Posted by: Dave Richeson | April 14, 2017

Seventeen Facts about 17

I have encountered the number 17 several times in the last few weeks—enough times that it caught my attention. So I challenged myself to write a list of seventeen interesting things about the number 17. I tried to be as mathematical as possible. I wasn’t able to get seventeen facts on my own, so I turned to the internet. As it turns out, there are quite a few web pages about the number 17 (shocker, I know!). In particular, it turns out that a mathematics professor at Hampshire College, David Kelly, has been lecturing about 17 for a while. When he retired, the college changed all of the 15 MPH speed limit signs to 17 MPH.

  1. 17=2^{2^{2}}+1 is a Fermat prime.
  2. The teenage Gauss proved that the regular 17-gon is constructible by compass and straightedge (which is related to the previous bullet).
  3. There are 17 wallpaper groups.
  4. A haiku has 17 syllabes.
  5. A Sudoku needs at least 17 clues to have a unique solution.
  6. Theodorus proved that each of \sqrt{3}, \sqrt{4}, \sqrt{5},…, \sqrt{17} is an integer or is irrational. (Actually, the wording in Plato’s Theaetetus is ambiguous; it could have been that \sqrt{17} is the first one that Theodorus was unable to show was irrational.)
  7. According to hacker lore, 17 is the “least (or most) random number.”
  8. To the nearest order of magnitude, the universe is 10^{17} seconds old (approximately 4.32\times 10^{17} seconds).
  9. It is the smallest number that is the sum of two distinct positive integers raised to the fourth power: 17=1^4+2^4.
  10. It is the smallest number that can be written as the sum of a square and a cube in two different ways 17=3^2+2^3=4^2+1^3.
  11. Some cicadas have a 17-year life cycle.
  12. There are 17 ways to write 17 as the sum of primes.
  13. The Italians think 17 is unlucky (apparently because XVII can be rearranged to be VIXI, which means “my life is over”).
  14. Plutarch wrote “The Pythagoreans also have a horror for the number 17, for 17 lies exactly halfway between 16, which is a square, and the number 18, which is the double of a square, these two, 16 and 18, being the only two numbers representing areas for which the perimeter equals the area.”
  15. There are 17 nonabelian groups of order at most 17.
  16. 17 is the smallest whole number whose reciprocal contains all ten digits: \frac{1}{17}=0.\overline{0588235294117647}.
  17. In Ramsey theory R(3,3,3)=17. In other words, when n\le 16 it is possible to color the edges of any graph with vertices using three colors so that there are no monochromatic triangles. But this is impossible for n=17 (the complete graph with 17 vertices can’t be colored in this way). I don’t think this was what Stevie Nicks was signing about in her song “Edge[s] of [K_]Seventeen.”

Posted by: Dave Richeson | March 30, 2017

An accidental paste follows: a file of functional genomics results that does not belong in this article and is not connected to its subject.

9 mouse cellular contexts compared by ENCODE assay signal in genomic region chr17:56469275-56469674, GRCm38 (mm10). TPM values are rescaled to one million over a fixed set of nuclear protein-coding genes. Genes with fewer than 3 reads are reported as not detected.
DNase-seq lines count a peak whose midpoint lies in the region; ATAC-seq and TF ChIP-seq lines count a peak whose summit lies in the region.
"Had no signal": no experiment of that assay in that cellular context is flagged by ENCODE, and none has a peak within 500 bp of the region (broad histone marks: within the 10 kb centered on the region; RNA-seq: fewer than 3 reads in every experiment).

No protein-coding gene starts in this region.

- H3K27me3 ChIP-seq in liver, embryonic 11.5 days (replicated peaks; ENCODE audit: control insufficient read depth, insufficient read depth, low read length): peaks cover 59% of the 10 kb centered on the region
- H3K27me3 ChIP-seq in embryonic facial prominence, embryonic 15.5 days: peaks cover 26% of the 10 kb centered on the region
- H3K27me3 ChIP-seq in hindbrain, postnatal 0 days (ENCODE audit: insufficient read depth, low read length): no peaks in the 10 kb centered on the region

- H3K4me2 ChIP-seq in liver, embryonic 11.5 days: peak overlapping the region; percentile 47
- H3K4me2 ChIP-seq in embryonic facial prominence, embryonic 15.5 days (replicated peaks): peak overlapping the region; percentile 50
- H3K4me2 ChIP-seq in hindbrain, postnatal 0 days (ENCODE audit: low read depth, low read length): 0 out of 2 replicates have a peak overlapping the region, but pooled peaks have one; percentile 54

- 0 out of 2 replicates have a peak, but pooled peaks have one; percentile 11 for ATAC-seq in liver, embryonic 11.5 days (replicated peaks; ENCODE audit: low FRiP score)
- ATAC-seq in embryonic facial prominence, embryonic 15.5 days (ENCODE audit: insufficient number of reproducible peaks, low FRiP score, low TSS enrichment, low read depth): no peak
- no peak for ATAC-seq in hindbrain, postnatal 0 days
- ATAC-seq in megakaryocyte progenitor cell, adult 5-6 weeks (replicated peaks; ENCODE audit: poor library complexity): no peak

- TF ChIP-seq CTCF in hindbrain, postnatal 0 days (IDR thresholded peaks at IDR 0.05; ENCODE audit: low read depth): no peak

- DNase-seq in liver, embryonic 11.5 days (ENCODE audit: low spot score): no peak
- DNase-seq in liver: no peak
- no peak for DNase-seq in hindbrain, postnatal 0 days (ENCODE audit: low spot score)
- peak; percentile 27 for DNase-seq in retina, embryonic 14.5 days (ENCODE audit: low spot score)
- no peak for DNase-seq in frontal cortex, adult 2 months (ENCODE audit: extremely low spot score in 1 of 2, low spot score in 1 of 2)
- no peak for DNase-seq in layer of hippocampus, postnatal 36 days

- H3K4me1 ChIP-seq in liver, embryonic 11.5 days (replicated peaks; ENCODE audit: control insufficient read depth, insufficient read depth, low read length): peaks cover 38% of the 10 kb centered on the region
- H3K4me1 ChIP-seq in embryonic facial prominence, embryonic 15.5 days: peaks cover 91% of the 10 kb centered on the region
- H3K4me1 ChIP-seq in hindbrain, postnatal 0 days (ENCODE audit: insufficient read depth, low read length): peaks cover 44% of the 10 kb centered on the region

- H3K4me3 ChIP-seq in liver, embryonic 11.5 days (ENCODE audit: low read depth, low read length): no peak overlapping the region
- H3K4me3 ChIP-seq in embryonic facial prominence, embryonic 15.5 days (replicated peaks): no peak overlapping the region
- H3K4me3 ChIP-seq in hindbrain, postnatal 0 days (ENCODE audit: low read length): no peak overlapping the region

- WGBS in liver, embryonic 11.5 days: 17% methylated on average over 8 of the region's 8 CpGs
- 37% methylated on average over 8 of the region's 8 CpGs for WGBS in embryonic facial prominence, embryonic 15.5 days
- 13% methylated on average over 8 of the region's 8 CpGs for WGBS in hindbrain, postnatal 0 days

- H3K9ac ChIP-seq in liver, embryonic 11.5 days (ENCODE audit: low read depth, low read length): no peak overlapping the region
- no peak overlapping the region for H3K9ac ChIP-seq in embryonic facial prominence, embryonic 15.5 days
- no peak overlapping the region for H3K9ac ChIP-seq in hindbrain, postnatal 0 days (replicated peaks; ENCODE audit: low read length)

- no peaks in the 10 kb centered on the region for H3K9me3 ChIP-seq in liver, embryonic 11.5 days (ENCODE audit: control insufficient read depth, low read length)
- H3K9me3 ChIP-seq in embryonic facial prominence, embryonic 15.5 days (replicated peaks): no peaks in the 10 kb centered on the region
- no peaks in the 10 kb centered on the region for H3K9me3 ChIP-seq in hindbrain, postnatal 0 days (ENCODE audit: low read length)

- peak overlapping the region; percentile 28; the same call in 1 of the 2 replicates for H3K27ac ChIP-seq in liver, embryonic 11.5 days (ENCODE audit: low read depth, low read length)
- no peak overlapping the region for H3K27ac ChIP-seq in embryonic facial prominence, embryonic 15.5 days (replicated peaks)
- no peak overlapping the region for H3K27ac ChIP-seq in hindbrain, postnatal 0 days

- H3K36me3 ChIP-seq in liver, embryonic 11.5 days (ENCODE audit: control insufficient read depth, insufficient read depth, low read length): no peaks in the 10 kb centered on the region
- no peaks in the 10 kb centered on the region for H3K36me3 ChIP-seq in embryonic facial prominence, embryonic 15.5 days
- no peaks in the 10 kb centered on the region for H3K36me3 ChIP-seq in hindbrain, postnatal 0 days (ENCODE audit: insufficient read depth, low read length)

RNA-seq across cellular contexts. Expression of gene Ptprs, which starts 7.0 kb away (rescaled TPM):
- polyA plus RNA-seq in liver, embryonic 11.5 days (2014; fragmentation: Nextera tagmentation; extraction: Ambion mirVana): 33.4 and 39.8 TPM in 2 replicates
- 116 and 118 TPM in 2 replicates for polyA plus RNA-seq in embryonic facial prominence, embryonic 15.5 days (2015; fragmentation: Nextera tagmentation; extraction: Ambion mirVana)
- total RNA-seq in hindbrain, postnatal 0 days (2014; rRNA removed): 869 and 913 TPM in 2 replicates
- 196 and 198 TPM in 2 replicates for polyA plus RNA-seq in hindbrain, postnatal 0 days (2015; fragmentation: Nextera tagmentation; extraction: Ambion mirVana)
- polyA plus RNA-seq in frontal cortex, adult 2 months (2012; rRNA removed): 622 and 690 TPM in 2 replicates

A Geometric Proof of Brooks’s Trisection?

[UPDATE: we have a proof! I included it at the end of the blog post.]

Yesterday I was looking at a few methods of angle trisection.

For instance, I made this applet showing how to use the “cycloid of Ceva” to trisect an angle. (It is based on Archimedes’s neusis [marked straightedge] construction.)

Screen Shot 2017-03-30 at 10.38.54 AM

I also found David Alan Brook’s College Mathematics Journal article “A new method of trisection.” He shows how you can use the squared-off end of a straightedge (or equivalently, a carpenter’s square) to trisect an angle. (This is a different carpenter’s square construction than the one I wrote about recently.)

To perform the trisection of \angle ABC (see figure below), bisect the segment BC at D. Then draw the segment DE perpendicular to AB. Draw a circle with center C and radius CD. Next, arrange the carpenter’s square so that one edge goes through B, one edge is tangent to the circle, and the vertex, F, sits on DE. Then \angle ABF=\frac13\angle ABC.


I made an applet to illustrate this trisection.

Screen Shot 2017-03-30 at 12.04.47 PM

Brooks’s proof used trigonometry. My question is: Is there a geometric proof that \angle ABF=\frac13\angle ABC? I spent a little while working on it yesterday and couldn’t find one. If you can, let me know!

UPDATE: We have a proof! Thank you Marius Buliga!

In the proof we are referring to the figure below. Let \alpha=\angle ABF and \beta=\angle CBF. Then it suffices to show that \beta=2\alpha. Let G be the point of tangency. Draw segment CG and extend FD to J on CG. Then draw segments DG, BJ, and CF. Because \angle CGF=90^\circ, lines CG and BF are parallel, and hence BFCJ is a parallelogram. This implies that D is the midpoint of the diagonal FJ; so DF=DJ. Moreover, Because FJ is the hypotenuse of the right triangle FJG and DG is the median, \angle DGF=\angle DFG. We see that \angle DFG=\angle ABF so \angle DGF=\alpha. Finally, because DG is a chord of the circle, \angle DCG=2\angle DGF; that is, \beta=2\alpha.